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North American Group IDs Loci Influencing Cystic Fibrosis Lung Disease Severity

By Andrea Anderson

NEW YORK (GenomeWeb News) – Researchers reported in Nature Genetics online yesterday that they have found new genetic loci modifying lung disease severity in individuals with cystic fibrosis.

Using a combination of genome-wide association and family-based linkage approaches in nearly 3,500 individuals from three cohorts, researchers involved in the North American Cystic Fibrosis Gene Modifier Consortium tracked down apparent modifiers of cystic fibrosis lung disease risk in regions on chromosomes 11 and 20.

"This is one of the ways in which individualized medicine is going to come around," co-corresponding author Garry Cutting, a genetic medicine and pediatrics researcher at Johns Hopkins University School of Medicine, told GenomeWeb Daily News.

"It's not just deciding all individuals have [cystic fibrosis] … It's now recognizing the reasons that people with [cystic fibrosis] differ," he added. "That hopefully will also lead to the recognition that [a given] therapy will work for this person but not that person because of the modifiers they have."

Although it's known that cystic fibrosis is caused by mutations in the so-called cystic fibrosis transmembrane conductance regulator gene CFTR, Cutting and his co-authors explained, questions remain about the environmental and genetic factors mediating lung disease severity in individuals with the recessive condition.

"Candidate gene studies have produced conflicting results, with only a few large-scale replications accounting for a small proportion of heritable variation in cystic fibrosis lung function," they wrote. "Identification of other genetic modifiers could identify potential mechanisms for variation in lung function in cystic fibrosis, as well as for common diseases such as chronic obstructive pulmonary disease, and suggest new targets for intervention."

In an effort to track down genetic factors influencing the extent of cystic fibrosis-related lung disease, members of the North American Cystic Fibrosis Gene Modifier Consortium looked at individuals enrolled through three studies: the Genetic Modifier Study, the Canadian Consortium for Genetic Studies and the cystic fibrosis Twin and Sibling study.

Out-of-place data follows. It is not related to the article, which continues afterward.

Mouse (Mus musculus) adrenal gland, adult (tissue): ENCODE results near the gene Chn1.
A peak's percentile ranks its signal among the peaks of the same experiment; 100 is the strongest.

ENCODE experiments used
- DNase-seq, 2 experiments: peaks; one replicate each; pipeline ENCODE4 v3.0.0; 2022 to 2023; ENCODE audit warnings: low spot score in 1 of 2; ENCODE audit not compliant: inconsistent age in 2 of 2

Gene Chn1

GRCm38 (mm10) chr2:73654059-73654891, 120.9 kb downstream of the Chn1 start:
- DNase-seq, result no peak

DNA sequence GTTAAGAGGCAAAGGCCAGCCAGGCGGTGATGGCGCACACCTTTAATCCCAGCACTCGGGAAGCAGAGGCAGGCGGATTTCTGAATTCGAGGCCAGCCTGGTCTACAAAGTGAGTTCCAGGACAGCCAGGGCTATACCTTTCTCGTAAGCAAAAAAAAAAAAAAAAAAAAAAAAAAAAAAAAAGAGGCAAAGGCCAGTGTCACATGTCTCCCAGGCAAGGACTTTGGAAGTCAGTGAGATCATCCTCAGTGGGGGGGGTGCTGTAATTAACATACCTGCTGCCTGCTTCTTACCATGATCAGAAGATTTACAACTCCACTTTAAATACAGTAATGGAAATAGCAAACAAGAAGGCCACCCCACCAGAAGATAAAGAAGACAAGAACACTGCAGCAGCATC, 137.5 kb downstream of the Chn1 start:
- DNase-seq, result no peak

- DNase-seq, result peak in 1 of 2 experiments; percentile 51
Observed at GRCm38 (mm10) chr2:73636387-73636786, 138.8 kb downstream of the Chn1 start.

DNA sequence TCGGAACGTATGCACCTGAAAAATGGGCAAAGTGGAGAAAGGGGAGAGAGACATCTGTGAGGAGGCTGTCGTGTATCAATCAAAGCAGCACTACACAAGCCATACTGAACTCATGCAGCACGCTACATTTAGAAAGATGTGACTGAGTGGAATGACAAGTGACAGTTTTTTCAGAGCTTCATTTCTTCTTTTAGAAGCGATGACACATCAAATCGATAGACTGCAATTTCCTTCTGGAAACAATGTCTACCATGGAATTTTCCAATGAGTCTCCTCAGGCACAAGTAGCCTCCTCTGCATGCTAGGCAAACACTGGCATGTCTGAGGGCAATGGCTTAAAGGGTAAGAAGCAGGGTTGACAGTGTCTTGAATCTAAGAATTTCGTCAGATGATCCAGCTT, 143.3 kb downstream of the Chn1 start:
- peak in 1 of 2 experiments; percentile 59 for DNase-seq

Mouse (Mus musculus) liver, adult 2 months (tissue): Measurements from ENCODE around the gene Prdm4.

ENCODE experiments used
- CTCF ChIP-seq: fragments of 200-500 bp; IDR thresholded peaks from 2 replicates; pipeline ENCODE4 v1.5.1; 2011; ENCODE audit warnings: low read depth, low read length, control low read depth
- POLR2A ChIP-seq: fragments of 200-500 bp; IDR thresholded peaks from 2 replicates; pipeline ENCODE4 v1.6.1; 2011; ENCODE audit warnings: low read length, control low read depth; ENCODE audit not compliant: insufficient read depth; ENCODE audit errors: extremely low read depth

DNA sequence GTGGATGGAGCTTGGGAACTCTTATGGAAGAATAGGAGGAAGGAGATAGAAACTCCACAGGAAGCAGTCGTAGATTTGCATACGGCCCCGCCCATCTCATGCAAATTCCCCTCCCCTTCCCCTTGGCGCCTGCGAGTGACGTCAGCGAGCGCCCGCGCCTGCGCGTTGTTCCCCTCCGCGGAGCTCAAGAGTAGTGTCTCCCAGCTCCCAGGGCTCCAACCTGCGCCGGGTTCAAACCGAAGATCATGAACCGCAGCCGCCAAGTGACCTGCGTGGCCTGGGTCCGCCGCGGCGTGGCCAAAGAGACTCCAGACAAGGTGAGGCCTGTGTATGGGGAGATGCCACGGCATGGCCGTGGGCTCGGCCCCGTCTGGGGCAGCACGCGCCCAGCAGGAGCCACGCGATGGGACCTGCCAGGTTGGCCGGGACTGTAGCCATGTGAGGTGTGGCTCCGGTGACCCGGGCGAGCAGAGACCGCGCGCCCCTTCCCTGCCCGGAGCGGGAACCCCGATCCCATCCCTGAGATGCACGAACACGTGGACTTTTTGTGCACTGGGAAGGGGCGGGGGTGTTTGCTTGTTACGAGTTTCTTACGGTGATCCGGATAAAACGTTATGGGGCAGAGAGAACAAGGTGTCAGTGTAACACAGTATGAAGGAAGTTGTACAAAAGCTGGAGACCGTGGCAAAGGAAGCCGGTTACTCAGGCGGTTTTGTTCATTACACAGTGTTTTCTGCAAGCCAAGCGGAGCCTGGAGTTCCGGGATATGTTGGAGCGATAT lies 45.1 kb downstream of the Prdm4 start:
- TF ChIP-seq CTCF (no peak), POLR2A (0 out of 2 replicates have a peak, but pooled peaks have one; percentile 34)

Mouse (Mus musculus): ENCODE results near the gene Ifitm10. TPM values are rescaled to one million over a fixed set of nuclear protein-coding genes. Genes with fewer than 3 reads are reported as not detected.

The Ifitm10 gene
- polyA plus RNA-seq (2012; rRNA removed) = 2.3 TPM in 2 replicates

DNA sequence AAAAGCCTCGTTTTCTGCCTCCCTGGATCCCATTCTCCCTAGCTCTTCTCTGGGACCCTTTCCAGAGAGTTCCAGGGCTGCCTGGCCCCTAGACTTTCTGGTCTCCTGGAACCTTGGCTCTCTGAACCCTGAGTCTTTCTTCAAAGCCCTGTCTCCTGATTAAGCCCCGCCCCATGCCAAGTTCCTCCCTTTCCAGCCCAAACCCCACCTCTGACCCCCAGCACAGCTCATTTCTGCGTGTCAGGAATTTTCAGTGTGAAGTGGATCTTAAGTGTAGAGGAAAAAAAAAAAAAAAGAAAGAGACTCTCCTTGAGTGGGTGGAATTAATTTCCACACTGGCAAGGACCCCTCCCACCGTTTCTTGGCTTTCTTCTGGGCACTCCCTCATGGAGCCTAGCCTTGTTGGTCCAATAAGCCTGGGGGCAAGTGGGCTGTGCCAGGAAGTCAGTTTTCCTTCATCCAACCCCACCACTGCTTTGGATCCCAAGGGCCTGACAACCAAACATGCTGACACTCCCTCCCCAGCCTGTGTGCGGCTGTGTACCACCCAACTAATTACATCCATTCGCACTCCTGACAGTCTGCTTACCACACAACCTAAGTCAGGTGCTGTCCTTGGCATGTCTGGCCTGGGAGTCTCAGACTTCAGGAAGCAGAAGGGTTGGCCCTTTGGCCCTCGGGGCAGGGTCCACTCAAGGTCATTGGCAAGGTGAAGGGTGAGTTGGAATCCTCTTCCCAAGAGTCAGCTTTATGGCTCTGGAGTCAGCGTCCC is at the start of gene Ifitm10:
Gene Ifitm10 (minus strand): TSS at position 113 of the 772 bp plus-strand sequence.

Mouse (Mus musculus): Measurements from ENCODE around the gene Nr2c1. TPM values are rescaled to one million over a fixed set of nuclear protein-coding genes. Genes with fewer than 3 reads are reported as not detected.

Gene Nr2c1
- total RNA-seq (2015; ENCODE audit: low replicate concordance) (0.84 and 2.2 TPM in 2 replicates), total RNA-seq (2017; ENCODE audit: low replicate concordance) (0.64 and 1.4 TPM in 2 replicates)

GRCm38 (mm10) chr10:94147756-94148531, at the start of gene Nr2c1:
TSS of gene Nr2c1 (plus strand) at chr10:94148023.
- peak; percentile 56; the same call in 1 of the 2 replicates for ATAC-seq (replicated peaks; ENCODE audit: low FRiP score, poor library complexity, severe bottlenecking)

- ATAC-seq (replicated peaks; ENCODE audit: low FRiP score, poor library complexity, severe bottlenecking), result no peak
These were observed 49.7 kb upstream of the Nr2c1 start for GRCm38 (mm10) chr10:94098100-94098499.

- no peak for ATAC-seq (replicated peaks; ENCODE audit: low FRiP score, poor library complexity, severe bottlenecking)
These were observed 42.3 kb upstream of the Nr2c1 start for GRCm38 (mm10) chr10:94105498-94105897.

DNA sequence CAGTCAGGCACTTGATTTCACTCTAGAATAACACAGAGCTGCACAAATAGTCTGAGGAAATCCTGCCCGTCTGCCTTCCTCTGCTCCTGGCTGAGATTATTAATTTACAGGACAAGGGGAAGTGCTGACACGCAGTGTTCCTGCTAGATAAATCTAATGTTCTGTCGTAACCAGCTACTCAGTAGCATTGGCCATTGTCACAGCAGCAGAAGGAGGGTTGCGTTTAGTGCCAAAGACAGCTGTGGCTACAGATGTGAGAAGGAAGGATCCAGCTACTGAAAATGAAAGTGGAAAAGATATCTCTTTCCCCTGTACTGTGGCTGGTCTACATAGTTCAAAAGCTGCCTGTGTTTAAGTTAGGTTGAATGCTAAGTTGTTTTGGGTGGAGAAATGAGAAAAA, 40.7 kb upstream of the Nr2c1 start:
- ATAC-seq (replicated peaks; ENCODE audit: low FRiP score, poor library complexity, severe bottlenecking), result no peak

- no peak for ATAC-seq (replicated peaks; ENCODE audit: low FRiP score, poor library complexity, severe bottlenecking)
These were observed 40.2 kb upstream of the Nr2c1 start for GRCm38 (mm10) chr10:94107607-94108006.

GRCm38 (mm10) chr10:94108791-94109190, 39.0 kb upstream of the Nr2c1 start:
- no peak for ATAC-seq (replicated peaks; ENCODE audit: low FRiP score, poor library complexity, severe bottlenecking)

The team used a genome-wide association approach to evaluate individuals from the Genetic Modifier Study, which included individuals from the extremes of the lung function spectrum, and the Canadian Consortium for Genetic Studies, which included individuals with pancreatic insufficiency.

Because the Twin and Sibling study included families with two or more cystic fibrosis-affected children, the researchers were able to do both GWAS and linkage analyses in that cohort.

In general, the team classified lung disease severity using a quantitative lung disease measure based on each individual's forced expiratory volume data over several years — an approach that allowed them to take into account lung disease progression in individuals with cystic fibrosis.

In general, the established lung disease predictor measures the volume of air that can be forced out of the lungs in one second. For the current study, researchers used this data to come up with a percentile scale relating lung function across the spectrum of cystic fibrosis patients and incorporating information on survival characteristics.